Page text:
Balancing innovation and public health From the perspective of access to medicine

March 2, 2021

Balancing innovation and public health
From the perspective of access to medicine

“Do you want the generic version?” That is a question you might frequently hear when a pharmacist is filling your prescription. Generic drugs are less expensive to buy than new drugs, and therefore obviously a friend of the consuming public. But isn’t that a bitter pill to swallow for the pharmaceutical firms that go through the trouble of developing new drugs? One specialist on intellectual property laws has been studying the relationships between drug patents and the law, and has an answer to this question. Tell us, Masuda-sensei!

By Sachiko Masuda
Associate Professor, Research Center for Advanced Science and Technology


Associate Professor Sachiko Masuda participated in the Japanese translation of Access, by Laura J. Frost and Michael R. Reich (Japanese edition published by Akashi Shoten). This work examines the meaning of drug access from the perspectives of drugs, vaccines, diagnostic methods, contraceptive methods, medical instrumentation and redundant protections.

Fig. 1 Four approaches to the assessment of levels of access to medicine
(from Iyaku Akusesu [Access to medicine] p. 26)
Utilitarian principle (cost-effectiveness) Maximize health for a particular population under certain resource constraints.
Market-based approach Make products available for sale to people who can pay the prevailing prices (set by producers and others).
Egalitarian value Provide financially subsidized access to effective health technologies for those groups that are worst off within a population.
Rule-of-rescue Provide free access to live-saving health technologies for those individuals who are worst off in terms of health.

The term “access to medicine” refers to a condition whereby patients have the means to obtain the proper drugs and treatments needed for their care.

The degree of success toward achieving a targeted level of access depends on several factors, including standards of care, legal regulations and policies, and social and ethical values (Fig. 1). These factors vary country by country. I have been engaged in research on appropriate legal frameworks and social systems for access in Japan and abroad, with attention to targeted levels of access to medicine. More specifically, I have enlisted the dual perspectives of innovation and public health to focus my study on the relationships between patent frameworks and legal systems that support the stable supply of drugs and healthcare services.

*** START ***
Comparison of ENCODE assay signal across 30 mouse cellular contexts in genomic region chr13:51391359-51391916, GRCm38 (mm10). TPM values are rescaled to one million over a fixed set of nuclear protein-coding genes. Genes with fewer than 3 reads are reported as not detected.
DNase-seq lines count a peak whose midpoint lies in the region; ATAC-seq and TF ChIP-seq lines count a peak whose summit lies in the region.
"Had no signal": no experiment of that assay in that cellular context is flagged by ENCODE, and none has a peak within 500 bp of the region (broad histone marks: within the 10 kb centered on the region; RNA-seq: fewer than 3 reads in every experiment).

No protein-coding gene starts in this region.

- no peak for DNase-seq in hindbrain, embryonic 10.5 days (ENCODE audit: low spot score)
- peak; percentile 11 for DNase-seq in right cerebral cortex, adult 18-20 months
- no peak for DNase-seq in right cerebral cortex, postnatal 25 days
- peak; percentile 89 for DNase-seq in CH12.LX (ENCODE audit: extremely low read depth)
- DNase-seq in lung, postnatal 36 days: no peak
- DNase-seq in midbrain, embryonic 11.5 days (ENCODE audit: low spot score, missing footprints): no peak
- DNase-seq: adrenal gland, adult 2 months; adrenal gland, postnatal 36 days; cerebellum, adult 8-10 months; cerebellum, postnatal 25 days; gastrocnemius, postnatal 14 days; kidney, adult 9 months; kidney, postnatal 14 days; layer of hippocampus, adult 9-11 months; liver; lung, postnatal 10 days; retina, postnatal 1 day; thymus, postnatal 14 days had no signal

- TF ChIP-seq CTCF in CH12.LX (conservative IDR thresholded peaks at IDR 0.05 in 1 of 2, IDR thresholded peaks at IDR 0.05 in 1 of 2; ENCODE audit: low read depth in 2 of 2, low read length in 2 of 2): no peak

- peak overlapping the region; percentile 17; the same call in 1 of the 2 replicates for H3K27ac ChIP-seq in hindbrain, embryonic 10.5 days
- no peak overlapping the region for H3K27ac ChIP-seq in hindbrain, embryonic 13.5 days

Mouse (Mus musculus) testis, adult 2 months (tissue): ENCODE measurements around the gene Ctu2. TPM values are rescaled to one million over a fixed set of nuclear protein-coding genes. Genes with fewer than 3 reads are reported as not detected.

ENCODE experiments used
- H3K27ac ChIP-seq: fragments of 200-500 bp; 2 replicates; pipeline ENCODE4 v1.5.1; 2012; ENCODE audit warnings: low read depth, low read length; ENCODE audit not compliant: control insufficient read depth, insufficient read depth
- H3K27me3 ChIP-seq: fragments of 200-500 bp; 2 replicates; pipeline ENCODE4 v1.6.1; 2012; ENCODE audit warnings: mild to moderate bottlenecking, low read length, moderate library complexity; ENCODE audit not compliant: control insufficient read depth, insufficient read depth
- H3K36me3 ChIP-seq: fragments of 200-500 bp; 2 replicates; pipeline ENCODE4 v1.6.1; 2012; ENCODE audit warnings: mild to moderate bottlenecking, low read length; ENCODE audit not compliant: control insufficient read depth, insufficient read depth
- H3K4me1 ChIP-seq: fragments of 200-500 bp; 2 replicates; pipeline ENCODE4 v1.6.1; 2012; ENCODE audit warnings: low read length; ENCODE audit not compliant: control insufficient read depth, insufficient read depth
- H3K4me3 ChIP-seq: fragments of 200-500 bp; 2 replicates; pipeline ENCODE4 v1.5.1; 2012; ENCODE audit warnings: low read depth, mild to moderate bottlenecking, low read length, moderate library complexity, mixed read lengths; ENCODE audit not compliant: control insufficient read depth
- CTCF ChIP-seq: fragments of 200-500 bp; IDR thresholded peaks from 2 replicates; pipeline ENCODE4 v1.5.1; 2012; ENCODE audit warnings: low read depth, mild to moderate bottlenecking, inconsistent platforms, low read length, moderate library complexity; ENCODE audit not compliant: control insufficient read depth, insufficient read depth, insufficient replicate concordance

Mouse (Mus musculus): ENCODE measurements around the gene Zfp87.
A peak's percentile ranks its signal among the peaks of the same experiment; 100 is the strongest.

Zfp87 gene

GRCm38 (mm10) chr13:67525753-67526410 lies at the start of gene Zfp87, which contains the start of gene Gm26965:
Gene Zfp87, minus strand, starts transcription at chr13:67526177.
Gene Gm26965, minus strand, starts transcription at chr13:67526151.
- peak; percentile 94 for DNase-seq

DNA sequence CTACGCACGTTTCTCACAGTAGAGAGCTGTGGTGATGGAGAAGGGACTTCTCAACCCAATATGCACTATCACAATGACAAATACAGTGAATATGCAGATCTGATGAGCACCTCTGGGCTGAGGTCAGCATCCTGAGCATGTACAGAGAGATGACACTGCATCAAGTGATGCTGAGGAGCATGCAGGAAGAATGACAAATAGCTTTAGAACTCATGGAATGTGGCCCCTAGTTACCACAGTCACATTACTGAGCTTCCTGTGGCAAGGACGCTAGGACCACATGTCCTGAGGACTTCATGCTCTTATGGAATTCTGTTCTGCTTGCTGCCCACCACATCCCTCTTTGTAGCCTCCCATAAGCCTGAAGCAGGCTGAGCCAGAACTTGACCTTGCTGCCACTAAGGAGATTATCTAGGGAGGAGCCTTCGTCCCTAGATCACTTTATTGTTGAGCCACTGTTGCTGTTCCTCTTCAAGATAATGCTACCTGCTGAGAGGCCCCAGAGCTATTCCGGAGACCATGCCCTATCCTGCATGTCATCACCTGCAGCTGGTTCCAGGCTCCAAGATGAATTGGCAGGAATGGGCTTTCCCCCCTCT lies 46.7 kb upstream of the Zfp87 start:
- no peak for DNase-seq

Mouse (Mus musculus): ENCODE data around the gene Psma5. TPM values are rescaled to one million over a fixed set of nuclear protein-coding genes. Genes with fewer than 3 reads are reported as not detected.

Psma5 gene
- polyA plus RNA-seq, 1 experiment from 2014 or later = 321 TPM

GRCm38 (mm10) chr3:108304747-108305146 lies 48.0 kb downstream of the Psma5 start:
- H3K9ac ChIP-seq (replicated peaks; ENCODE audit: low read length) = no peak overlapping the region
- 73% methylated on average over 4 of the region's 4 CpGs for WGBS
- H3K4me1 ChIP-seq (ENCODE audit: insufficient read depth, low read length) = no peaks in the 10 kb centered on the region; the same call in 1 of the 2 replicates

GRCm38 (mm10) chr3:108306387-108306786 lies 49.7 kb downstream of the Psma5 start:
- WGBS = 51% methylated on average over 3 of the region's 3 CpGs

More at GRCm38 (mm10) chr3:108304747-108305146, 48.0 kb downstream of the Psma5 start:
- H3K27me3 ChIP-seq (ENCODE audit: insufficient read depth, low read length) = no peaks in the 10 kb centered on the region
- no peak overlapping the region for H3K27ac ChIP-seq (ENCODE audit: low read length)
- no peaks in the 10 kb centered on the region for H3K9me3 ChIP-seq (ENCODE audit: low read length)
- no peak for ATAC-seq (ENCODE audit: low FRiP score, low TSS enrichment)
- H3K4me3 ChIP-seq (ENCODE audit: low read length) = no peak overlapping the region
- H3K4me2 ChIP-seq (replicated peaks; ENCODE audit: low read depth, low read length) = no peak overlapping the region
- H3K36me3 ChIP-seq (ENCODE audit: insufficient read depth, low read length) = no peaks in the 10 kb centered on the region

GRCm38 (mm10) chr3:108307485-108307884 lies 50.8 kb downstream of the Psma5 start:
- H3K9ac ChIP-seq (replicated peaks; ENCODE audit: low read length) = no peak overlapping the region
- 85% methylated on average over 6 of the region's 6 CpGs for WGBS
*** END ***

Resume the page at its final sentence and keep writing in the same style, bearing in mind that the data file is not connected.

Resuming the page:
By international standards, access to medicine in Japan is at a high level. All Japanese citizens are insured in principle, and are protected by the medical insurance system. If we get sick, we can visit any hospital nationwide for an examination and receive appropriate treatments for a uniform fee. In terms of access, Japan, unlike impoverished countries, does not have many problems with its infrastructure for the provision of medical care. Most of its problems have to do with the stable supply of drugs or the legal framework for healthcare expenditures. For example, in the interest of holding down healthcare costs, the Japanese government in recent years has been working to encourage broader use of relatively inexpensive generic drugs. Generic drugs are drugs that offer the same active ingredients, doses and effectiveness as new drugs that have been developed. If generics are quickly and steadily supplied and utilized after the patent for a new drug has expired, it should be possible to hold down healthcare costs without harming the public’s access to drugs or medical services.